Skip to Main Content

We have a new app!

Take the Access library with you wherever you go—easy access to books, videos, images, podcasts, personalized features, and more.

Download the Access App here: iOS and Android. Learn more here!


  • The term myelodysplastic syndrome (MDS) refers to a very heterogeneous group of myeloid disorders. In a majority of patients, MDS results from defects in a primitive hematopoietic stem cell compartment.

  • Individuals with evidence of clonal hematopoiesis are at increased risk of developing MDS.

  • Prognosis is calculated using a number of variables, including degree of cytopenia, percentage of blasts, cytogenetic alterations, and more recently genomic annotation.

  • Using either the International Prognostic Scoring System or the Revised International Prognostic Scoring System, patients are divided into those with lower and higher risk disease.

  • For patients with lower-risk disease, treatment approaches include growth factors, iron chelation, luspatercept, lenalidomide (for del5q- MDS), hypomethylating agents (HMAs; azacitidine or decitabine) or antithymocyte globulin–-based therapy (for patients with hypoplastic MDS). Allogeneic stem cell transplantation (allo-SCT) is reserved for younger patients with poor risk features.

  • For patients with higher risk disease, the main treatment options include the HMAs and less frequently acute myeloid leukemia–like therapy. Allo-SCT should be considered in candidate patients early in the course of the disease in responding patients. Clinical trials should be considered for a majority of patients with MDS.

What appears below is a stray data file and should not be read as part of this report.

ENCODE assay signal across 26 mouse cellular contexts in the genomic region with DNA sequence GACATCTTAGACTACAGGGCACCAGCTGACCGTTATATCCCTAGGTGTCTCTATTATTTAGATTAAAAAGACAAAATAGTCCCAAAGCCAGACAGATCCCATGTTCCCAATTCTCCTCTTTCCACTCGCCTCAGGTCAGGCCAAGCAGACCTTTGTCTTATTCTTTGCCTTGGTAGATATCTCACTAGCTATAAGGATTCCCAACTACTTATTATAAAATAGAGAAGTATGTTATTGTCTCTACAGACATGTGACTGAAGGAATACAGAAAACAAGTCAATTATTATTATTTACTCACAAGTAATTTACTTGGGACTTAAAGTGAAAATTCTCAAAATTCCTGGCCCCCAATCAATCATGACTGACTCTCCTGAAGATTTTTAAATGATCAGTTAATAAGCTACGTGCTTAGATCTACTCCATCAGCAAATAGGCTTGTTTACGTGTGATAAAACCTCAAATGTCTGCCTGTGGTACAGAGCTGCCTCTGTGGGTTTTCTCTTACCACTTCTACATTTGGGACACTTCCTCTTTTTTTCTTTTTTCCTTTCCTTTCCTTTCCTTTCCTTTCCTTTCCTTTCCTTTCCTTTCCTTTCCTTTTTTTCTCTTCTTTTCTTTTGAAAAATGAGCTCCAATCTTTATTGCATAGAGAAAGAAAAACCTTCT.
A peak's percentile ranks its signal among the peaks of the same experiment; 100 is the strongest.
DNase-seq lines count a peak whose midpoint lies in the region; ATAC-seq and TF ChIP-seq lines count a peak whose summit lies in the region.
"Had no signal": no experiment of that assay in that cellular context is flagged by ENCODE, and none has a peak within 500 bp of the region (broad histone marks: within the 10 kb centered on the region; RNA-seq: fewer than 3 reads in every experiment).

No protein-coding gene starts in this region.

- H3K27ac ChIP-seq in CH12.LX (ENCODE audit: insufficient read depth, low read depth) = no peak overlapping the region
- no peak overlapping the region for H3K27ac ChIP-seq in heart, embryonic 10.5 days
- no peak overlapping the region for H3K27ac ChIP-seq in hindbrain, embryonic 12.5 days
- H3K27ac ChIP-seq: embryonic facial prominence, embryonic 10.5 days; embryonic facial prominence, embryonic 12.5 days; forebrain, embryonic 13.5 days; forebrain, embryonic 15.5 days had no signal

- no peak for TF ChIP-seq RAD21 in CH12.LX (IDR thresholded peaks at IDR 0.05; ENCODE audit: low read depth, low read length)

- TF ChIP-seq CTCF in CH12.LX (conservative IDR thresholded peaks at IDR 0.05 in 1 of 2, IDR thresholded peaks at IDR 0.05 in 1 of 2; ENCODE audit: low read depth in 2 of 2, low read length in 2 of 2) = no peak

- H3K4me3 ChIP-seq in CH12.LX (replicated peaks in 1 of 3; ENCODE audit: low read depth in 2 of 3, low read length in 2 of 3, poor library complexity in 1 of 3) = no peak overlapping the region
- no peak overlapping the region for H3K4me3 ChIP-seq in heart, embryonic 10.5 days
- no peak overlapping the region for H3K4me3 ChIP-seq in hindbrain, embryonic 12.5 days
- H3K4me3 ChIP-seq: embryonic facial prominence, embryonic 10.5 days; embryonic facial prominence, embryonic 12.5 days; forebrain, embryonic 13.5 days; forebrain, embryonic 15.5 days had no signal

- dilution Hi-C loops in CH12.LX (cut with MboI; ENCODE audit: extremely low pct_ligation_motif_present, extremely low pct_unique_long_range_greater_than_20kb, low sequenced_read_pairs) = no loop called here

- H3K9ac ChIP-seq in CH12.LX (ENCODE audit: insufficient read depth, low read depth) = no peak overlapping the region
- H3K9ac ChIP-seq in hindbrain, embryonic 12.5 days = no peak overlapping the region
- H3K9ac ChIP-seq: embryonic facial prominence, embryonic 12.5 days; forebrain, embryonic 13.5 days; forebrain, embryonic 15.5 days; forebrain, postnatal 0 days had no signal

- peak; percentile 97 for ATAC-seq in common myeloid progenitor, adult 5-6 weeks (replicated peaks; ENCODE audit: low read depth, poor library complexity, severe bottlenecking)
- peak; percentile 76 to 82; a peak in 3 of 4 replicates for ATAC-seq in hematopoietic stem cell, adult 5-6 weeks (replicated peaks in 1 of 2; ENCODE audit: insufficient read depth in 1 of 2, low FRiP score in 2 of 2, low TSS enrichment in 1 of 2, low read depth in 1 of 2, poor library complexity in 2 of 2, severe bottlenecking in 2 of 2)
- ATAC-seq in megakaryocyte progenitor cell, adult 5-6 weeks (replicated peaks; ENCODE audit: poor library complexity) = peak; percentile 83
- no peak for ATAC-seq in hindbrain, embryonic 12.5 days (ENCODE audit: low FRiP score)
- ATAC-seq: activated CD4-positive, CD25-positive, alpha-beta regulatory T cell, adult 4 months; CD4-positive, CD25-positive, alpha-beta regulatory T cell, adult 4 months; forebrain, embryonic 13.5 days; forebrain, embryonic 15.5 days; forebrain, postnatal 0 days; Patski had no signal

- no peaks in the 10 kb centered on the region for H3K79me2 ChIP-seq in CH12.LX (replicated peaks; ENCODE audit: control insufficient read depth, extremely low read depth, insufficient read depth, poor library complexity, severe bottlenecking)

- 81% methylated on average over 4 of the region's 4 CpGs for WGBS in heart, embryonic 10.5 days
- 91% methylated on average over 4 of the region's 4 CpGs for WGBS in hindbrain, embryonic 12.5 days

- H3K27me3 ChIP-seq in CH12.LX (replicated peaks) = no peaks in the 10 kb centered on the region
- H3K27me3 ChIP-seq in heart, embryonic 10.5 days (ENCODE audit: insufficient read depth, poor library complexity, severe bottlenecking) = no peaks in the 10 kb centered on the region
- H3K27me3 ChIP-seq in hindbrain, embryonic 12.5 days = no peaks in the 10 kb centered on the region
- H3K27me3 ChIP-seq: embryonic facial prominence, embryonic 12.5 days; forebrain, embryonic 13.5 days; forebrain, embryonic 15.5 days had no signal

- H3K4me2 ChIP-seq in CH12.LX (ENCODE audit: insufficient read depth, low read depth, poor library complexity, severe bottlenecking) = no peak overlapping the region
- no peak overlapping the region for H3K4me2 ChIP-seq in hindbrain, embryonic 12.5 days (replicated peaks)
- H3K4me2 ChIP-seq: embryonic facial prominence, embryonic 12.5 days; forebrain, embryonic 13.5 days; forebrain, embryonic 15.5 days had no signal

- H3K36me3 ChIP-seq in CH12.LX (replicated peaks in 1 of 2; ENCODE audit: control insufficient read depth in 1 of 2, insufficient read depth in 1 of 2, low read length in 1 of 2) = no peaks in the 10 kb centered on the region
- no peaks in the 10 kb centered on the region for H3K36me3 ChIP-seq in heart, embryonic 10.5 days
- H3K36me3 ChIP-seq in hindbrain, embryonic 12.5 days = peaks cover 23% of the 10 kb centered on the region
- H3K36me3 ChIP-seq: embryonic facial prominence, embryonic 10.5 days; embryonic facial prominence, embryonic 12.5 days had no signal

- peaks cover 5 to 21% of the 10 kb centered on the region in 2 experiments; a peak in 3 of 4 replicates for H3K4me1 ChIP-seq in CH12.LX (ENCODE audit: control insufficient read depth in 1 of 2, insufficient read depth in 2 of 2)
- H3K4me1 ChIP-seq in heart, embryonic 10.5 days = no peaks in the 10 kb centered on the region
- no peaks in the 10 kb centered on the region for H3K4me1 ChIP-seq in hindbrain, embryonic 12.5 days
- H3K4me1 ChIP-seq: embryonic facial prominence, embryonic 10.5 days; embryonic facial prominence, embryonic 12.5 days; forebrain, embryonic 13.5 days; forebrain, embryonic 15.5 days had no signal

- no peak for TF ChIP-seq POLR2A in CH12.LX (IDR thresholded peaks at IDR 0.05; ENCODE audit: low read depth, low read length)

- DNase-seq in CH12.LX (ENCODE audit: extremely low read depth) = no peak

Myelodysplastic syndromes (MDSs) refer to a group of hematopoietic disorders characterized by ineffective hematopoiesis and increased risk of transformation to acute myeloid leukemia (AML). The median age of patients with MDS is 70 to 75 years. It is likely that environmental factors play an important role in the pathogenesis of this disease. MDSs are classified according to the World Health Organization (WHO) criteria, and a number of prognostic scores can be used to calculate survival and risk of transformation. Cytogenetic, genomic, and epigenetic alterations are common in MDS and help in the prediction of prognosis and potentially in the selection of therapy. Over the past decade, we have witnessed significant improvements in supportive care and therapeutic modalities for patients with MDS. These include growth factors, luspatercept, immune modulatory agents (lenalidomide), and hypomethylating agents (HMAs; 5-azacitidine and decitabine), with new oral formulations. We also better understand patient subgroups, such as those with hypomethylating failure disease. In this chapter, we summarize our knowledge of MDS and the treatment approach we use at MD Anderson ­Cancer ­Center (MDACC).


Approximately 350 to 400 patients are referred to MDACC annually with a diagnosis of MDS, and nearly 20% of these patients receive a different diagnosis. In most instances, the final diagnosis is AML or a form of higher risk MDS. Other benign and malignant conditions are also diagnosed. In a study of 915 patients referred to MDACC between 2005 and 2009,12% of patients were reclassified after evaluation at MDACC using very strict criteria.1 This justifies our practice to repeat a confirmatory bone marrow aspiration and biopsy at the time of initial MDS evaluation at MDACC.

After the diagnosis is confirmed, the next important step is ...

Pop-up div Successfully Displayed

This div only appears when the trigger link is hovered over. Otherwise it is hidden from view.